A blood test capable of detecting cells. “heralds” cancer in the months or even years to come. At the origin of this medical revolution, which in 2014 was broadcast by the international press, a niçois, Paul Hofman.
Professor of medicine at Nice University Hospital, director of research at Inserm (National Institute of Health and Medical Research, editor’s note), he had just developed a test to detect tumor cells in the blood of people at risk of developing lung cancer . .
Together with Professor Charles-Hugo Marquette, head of the department of pulmonology and thoracic oncology at the University Hospital of Nice, he advocated the selective detection of this disease, which is often discovered too late, when it is no longer operable.
An allegation, fueled by this great discovery, but which failed to convince the High Health Authority (HAS). Until February 2022. “The relevance of carrying out this type of action has finally been recognized by the HAS, Professor Hofman rejoices. For this reason, it has decided to promote projects aimed at evaluating the impact of lung cancer screening; and the Alpes-Maritimes Department, which greatly supported our research, was chosen for an experiment, before the device was deployed in the Paca Region and then throughout the territory.”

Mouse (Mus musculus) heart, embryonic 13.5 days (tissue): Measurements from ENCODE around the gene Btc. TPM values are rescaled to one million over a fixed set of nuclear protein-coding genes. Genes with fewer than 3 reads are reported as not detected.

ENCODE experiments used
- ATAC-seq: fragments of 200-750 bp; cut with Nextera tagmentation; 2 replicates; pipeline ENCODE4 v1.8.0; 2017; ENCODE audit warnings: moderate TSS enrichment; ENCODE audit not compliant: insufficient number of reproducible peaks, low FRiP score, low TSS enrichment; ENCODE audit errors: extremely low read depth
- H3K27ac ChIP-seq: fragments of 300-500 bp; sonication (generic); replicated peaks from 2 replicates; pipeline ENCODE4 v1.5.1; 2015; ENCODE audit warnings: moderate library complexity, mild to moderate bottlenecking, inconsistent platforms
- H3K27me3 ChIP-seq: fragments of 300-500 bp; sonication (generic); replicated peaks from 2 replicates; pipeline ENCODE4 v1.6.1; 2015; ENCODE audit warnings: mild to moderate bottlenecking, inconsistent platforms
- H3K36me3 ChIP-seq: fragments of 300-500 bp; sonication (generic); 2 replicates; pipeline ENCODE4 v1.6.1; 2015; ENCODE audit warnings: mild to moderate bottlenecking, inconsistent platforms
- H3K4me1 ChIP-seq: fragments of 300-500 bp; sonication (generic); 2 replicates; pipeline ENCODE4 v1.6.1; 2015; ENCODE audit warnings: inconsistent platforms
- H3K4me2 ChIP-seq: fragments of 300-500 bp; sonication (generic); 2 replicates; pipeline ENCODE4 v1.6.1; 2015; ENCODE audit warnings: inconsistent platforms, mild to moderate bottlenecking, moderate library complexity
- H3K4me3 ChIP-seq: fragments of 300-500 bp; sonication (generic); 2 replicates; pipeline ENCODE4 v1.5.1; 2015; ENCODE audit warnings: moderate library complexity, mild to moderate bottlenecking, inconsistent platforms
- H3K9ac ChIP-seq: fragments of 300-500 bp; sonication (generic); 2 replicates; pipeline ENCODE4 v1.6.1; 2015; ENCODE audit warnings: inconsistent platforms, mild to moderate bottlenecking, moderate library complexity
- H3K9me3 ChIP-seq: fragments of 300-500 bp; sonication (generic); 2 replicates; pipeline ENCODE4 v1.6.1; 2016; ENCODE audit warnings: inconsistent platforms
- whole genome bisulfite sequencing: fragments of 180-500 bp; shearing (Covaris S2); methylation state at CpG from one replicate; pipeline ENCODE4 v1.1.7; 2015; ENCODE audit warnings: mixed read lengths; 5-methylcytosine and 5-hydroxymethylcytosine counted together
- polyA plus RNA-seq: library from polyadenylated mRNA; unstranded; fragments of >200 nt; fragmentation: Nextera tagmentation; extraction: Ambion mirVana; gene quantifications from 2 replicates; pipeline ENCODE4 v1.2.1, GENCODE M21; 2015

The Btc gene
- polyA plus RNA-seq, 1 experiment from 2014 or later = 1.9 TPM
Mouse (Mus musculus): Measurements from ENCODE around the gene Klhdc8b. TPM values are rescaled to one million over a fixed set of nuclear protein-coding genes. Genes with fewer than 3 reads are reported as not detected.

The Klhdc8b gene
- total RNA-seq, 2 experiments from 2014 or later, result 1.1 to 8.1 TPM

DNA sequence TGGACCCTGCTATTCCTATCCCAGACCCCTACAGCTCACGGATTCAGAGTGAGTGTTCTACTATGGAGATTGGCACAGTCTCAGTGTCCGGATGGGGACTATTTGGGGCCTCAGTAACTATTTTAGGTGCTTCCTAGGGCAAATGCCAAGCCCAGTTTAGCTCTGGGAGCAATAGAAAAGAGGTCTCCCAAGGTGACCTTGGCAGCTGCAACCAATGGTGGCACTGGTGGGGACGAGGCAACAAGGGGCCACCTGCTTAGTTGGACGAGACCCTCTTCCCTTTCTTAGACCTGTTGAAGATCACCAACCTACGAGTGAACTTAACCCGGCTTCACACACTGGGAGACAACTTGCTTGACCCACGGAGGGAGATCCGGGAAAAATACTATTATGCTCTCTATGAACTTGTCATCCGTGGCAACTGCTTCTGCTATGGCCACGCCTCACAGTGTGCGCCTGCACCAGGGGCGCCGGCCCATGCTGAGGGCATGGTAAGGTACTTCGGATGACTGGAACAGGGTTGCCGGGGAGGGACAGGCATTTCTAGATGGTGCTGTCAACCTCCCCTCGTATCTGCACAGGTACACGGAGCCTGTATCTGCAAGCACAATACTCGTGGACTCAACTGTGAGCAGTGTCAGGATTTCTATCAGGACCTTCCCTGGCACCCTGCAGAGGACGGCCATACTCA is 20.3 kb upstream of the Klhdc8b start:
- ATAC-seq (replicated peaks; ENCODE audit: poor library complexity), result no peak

Dubbed Da Capo (referring to the Italian musical term meaning “from the beginning”), the studio will combine three approaches: clinical, biological and artificial intelligence, embodied by Pr Marquette, Pr Hofman and Stéphanie Lopez.
The 2,600 patients to be included in the device will benefit from a lung CT scan and a blood test (liquid biopsy intended to look for markers of the presence of cancer), and the results will feed into an algorithm that it is hoped will ultimately improve diagnosis and prognosis. “The initial scan can be done in all the imaging centers that participate in the project”says Professor Marquette.
Towards the green light of the ethics committee
The launch of the project now only awaits the green light from the ethics committee, which must be given quickly. In fact, the stakes are high, while lung cancer is a real scourge. “It is now the leading cause of cancer death in the Alpes-Maritimes, warn Professors Marquette and Hofman. And Nice has the second-largest active archive of patients after Paris.”
Although important therapeutic advances have been made, thanks to targeted therapies and immunotherapy, medicine remains powerless to cure patients suffering from very advanced forms of the disease. “A cure can only be achieved if the cancer is detected at an early stage and treated surgically.”
And that is the objective of the detection actions, aimed at the populations at greatest risk, also Da Capo’s objective: “Smokers and former smokers aged 50 to 80 years, who have consumed at least one pack of cigarettes per day for 20 years.”
The project was presented in the presence of Deputy Éric Ciotti who did not hide “his admiration and his gratitude towards the mobilized teams” and “he commits himself to continue supporting them”.